Newspaper article St Louis Post-Dispatch (MO)

CBS Accepts Buyout Offer Westinghouse Corp. Bids $5.4 Billion for Network

Newspaper article St Louis Post-Dispatch (MO)

CBS Accepts Buyout Offer Westinghouse Corp. Bids $5.4 Billion for Network

Article excerpt

CBS Inc. agreed Tuesday to give up its nearly 70-year legacy of corporate independence, embracing a $5.4 billion buyout offer from the broadcasting and industrial conglomerate Westinghouse Electric Corp.

Speculation immediately arose that CBS might attract a higher bid before Westinghouse can close the purchase, particularly because of newfound appreciation for the value of the Big Three broadcast networks.

The CBS deal was announced only a day after Capital Cities/ABC Inc., the larger and more diversified owner of the ABC television network, agreed to be acquired by the Walt Disney Co. for $19 billion.

But Westinghouse and CBS officials said they were a good match that will create an unrivaled collection of 15 television stations and 39 radio stations, including KMOX-AM and KLOU-FM in St. Louis.

They said they expected the deal to close by early next year.

"I think this deal will happen as announced, and I think that what we will end up with is a wonderful broadcasting company for the future," said Laurence A. Tisch, the chairman and chief executive of CBS.

Tisch and his family control the biggest CBS voting block, about 18 percent, and stand to make more than $900 million on selling their stake.

The deals attest to the continued vitality of the broadcast TV networks for distributing news and entertainment and helping advertisers reach a wide audience.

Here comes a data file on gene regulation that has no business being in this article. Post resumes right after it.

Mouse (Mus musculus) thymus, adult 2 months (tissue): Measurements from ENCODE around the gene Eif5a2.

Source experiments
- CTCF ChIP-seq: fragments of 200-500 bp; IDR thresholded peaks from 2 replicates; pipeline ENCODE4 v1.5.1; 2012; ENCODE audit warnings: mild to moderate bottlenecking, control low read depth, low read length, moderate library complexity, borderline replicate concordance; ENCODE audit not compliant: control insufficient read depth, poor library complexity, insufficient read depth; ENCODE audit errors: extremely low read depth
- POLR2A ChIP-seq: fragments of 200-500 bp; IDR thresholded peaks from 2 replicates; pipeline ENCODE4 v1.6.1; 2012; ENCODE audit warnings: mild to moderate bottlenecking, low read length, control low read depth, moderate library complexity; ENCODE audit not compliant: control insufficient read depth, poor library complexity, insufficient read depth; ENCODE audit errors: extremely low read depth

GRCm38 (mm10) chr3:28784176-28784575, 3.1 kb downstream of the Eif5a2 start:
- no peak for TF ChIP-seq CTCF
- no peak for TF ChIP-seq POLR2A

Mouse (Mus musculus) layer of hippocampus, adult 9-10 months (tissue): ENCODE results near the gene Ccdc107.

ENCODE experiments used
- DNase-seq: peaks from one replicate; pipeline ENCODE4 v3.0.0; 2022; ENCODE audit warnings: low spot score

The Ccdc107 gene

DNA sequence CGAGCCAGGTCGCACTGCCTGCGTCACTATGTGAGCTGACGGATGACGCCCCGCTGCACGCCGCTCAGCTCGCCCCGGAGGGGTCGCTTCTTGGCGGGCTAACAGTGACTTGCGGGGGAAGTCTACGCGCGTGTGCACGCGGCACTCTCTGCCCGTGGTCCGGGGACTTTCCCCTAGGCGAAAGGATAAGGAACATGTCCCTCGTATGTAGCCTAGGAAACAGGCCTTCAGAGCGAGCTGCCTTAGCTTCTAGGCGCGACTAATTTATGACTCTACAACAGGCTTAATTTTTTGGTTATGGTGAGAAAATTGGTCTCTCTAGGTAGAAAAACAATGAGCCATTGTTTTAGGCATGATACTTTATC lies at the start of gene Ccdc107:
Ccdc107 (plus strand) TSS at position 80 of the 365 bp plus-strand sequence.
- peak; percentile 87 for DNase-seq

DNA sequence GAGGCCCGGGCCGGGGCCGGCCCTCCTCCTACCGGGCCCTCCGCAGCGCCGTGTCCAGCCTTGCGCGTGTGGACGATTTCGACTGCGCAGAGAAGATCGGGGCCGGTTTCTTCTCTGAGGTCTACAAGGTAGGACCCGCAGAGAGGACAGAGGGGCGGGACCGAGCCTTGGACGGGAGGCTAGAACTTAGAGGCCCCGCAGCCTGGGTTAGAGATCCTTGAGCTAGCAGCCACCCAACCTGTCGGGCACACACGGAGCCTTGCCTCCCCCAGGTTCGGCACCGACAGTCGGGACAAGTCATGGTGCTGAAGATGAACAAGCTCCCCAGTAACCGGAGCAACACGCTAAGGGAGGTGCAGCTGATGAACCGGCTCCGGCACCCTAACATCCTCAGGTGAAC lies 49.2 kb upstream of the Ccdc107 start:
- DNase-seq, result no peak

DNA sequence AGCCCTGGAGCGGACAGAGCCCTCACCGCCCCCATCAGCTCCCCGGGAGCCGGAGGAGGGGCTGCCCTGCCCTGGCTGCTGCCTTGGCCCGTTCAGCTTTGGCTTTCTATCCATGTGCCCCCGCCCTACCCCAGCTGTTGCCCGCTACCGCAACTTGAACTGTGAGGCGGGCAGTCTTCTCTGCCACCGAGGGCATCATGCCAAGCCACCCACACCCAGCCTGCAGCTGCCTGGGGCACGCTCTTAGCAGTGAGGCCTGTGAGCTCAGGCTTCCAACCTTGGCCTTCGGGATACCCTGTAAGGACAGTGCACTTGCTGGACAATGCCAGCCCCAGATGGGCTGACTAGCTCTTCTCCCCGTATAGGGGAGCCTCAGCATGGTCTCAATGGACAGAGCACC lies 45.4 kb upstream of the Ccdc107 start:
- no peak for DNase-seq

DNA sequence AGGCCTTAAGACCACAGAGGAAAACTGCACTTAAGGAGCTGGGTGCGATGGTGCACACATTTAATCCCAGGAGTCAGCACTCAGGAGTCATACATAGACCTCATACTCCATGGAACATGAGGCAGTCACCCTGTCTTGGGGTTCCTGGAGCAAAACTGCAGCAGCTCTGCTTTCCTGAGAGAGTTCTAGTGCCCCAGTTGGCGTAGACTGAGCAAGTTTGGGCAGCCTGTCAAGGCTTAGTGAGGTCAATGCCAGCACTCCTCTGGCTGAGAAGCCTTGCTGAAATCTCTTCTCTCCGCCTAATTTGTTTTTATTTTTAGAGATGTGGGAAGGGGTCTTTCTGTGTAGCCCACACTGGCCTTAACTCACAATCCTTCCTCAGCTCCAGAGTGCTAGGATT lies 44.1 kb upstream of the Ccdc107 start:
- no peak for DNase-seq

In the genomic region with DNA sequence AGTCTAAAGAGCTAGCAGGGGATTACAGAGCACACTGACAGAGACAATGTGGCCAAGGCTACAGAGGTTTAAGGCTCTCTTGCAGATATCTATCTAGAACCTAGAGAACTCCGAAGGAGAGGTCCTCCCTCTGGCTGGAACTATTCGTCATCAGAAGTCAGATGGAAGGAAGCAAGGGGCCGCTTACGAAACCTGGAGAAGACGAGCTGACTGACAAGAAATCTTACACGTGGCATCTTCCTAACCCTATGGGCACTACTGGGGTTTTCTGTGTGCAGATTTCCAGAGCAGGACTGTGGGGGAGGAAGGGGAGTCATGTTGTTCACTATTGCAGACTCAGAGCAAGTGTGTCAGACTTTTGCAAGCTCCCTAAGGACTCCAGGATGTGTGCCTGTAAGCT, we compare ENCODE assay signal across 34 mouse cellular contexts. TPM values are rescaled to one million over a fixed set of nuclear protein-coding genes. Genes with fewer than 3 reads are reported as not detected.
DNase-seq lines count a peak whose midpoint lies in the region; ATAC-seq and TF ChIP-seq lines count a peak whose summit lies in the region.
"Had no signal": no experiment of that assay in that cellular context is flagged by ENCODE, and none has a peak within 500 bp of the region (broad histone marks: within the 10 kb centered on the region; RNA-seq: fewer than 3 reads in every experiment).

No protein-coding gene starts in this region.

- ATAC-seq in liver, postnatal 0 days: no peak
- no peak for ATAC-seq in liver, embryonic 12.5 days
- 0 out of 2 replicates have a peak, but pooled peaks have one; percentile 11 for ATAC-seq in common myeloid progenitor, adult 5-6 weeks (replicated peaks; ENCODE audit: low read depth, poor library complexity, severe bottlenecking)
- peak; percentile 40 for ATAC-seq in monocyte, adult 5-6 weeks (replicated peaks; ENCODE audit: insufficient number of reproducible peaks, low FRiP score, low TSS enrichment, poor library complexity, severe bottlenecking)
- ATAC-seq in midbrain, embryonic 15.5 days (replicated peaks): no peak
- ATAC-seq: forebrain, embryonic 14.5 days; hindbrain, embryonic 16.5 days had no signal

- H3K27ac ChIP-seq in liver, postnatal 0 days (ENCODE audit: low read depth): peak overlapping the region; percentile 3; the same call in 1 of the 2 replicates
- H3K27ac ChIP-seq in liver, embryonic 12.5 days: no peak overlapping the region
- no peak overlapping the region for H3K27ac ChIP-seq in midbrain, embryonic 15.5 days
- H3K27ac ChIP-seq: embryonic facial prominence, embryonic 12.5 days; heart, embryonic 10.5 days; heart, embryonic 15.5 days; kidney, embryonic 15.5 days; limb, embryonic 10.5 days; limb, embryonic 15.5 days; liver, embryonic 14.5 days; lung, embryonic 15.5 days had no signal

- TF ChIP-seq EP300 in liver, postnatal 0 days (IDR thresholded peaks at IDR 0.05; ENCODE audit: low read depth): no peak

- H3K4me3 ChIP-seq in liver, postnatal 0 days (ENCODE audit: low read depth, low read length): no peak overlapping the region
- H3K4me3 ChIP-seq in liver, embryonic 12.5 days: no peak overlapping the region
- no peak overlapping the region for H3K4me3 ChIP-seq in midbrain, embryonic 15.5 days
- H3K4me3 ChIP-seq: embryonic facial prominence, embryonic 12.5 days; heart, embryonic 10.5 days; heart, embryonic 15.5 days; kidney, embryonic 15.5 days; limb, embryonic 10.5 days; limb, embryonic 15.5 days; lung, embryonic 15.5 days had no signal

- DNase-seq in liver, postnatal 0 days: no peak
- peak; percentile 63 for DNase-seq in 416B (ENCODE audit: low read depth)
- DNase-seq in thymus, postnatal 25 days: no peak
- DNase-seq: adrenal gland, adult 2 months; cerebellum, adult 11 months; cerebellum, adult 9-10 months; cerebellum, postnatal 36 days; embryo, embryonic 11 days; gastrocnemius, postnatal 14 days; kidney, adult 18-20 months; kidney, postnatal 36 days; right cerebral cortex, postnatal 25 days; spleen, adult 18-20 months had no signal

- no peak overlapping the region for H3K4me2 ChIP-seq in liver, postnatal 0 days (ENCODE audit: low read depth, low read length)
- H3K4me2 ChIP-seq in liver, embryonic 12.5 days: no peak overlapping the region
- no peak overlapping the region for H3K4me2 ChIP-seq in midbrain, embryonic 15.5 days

The jockeying for network ownership has intensified as regulations have fallen that have kept program distributors separate from program producers. Congress is also considering legislation to let companies own more broadcast outlets than they can now.

Only a few years ago, some observers said the networks were dinosaurs that would wither in the face of competition from cable networks, home videos and other media targeted to personal tastes.

But while the three major networks - ABC, CBS and General Electric Co.'s NBC - have lost their near-total grip on the TV audience in recent years, they continue to attract more than half of it on average during the prime-time hours.

Michael H. Jordan, chairman and chief executive of Westinghouse, said the deal combines "two of the greatest American business franchises."

"We are out to create a premier broadcasting company not only here in the United States but around the world," he said at a news conference.

He said the company would aggressively examine all its options for growth, including expanding into cable networks and in international markets.

Jordan will be chairman and chief executive of the new company that will be known as Westinghouse/CBS. No role was outlined for Tisch.

Tisch, who became a CBS shareholder in 1985 after cable mogul Ted Turner made an ill-fated run at the company, presided over the sale of major CBS assets such as its music business and its magazine publishing operations and focused nearly exclusively on its core broadcast business. …

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